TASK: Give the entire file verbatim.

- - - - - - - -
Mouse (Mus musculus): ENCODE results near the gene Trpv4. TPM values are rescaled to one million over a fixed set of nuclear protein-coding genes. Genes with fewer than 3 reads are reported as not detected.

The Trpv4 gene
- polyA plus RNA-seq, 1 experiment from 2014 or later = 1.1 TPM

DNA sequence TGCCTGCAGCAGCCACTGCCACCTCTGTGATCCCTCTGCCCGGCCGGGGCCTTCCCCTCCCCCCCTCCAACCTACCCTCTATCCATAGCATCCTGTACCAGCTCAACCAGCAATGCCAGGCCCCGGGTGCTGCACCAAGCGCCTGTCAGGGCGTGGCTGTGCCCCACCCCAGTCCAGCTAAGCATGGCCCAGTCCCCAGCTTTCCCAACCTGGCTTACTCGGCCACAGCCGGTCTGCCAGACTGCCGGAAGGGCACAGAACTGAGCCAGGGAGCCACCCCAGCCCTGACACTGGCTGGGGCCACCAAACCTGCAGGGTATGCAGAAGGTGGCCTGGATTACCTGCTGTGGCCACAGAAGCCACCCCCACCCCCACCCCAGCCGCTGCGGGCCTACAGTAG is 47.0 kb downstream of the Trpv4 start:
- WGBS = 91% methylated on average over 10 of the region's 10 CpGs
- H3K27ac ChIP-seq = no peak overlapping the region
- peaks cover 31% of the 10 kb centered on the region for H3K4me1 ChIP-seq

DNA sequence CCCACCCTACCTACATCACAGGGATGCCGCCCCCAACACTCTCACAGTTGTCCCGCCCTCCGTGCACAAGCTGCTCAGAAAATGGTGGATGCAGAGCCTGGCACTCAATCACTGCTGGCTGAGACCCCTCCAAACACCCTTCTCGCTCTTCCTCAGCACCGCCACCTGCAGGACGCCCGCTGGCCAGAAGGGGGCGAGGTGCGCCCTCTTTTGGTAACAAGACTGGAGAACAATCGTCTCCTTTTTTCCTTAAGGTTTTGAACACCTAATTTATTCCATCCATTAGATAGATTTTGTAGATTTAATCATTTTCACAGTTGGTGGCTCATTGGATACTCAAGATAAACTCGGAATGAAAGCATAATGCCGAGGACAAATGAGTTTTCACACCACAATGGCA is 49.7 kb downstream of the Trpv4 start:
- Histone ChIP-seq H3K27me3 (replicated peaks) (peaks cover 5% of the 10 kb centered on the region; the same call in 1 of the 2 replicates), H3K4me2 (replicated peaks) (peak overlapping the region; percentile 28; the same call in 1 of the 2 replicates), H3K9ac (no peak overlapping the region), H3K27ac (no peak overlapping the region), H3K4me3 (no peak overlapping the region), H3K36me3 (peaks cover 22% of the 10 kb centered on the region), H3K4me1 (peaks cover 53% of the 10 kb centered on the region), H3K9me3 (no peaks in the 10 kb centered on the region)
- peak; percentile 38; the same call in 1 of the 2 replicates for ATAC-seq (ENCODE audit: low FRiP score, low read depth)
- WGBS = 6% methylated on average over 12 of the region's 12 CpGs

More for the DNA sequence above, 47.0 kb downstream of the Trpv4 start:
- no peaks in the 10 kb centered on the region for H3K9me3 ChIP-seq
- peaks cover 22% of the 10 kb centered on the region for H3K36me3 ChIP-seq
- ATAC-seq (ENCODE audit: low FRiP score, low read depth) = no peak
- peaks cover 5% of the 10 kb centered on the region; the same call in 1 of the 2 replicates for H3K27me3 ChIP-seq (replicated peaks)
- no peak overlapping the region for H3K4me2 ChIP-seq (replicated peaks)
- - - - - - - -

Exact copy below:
Mouse (Mus musculus): ENCODE results near the gene Trpv4. TPM values are rescaled to one million over a fixed set of nuclear protein-coding genes. Genes with fewer than 3 reads are reported as not detected.

The Trpv4 gene
- polyA plus RNA-seq, 1 experiment from 2014 or later = 1.1 TPM

DNA sequence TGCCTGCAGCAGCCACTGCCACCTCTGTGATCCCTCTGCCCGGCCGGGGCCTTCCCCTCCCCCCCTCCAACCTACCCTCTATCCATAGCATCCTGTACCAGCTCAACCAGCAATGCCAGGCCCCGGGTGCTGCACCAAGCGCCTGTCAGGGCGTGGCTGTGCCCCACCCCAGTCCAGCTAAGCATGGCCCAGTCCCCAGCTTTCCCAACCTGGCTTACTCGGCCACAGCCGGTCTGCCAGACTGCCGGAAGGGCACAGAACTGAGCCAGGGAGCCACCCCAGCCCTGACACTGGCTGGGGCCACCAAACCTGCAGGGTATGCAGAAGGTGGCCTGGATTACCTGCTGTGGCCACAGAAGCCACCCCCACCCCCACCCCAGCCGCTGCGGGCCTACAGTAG is 47.0 kb downstream of the Trpv4 start:
- WGBS = 91% methylated on average over 10 of the region's 10 CpGs
- H3K27ac ChIP-seq = no peak overlapping the region
- peaks cover 31% of the 10 kb centered on the region for H3K4me1 ChIP-seq

DNA sequence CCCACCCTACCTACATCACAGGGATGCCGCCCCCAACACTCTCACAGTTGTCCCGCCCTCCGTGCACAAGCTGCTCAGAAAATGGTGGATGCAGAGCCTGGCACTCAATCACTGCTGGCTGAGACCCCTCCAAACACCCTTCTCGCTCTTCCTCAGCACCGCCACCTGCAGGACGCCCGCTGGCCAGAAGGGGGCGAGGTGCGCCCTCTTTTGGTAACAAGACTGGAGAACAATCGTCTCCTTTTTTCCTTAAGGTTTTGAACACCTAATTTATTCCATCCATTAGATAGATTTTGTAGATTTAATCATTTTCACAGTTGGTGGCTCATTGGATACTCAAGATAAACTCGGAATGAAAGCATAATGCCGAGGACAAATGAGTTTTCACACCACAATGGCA is 49.7 kb downstream of the Trpv4 start:
- Histone ChIP-seq H3K27me3 (replicated peaks) (peaks cover 5% of the 10 kb centered on the region; the same call in 1 of the 2 replicates), H3K4me2 (replicated peaks) (peak overlapping the region; percentile 28; the same call in 1 of the 2 replicates), H3K9ac (no peak overlapping the region), H3K27ac (no peak overlapping the region), H3K4me3 (no peak overlapping the region), H3K36me3 (peaks cover 22% of the 10 kb centered on the region), H3K4me1 (peaks cover 53% of the 10 kb centered on the region), H3K9me3 (no peaks in the 10 kb centered on the region)
- peak; percentile 38; the same call in 1 of the 2 replicates for ATAC-seq (ENCODE audit: low FRiP score, low read depth)
- WGBS = 6% methylated on average over 12 of the region's 12 CpGs

More for the DNA sequence above, 47.0 kb downstream of the Trpv4 start:
- no peaks in the 10 kb centered on the region for H3K9me3 ChIP-seq
- peaks cover 22% of the 10 kb centered on the region for H3K36me3 ChIP-seq
- ATAC-seq (ENCODE audit: low FRiP score, low read depth) = no peak
- peaks cover 5% of the 10 kb centered on the region; the same call in 1 of the 2 replicates for H3K27me3 ChIP-seq (replicated peaks)
- no peak overlapping the region for H3K4me2 ChIP-seq (replicated peaks)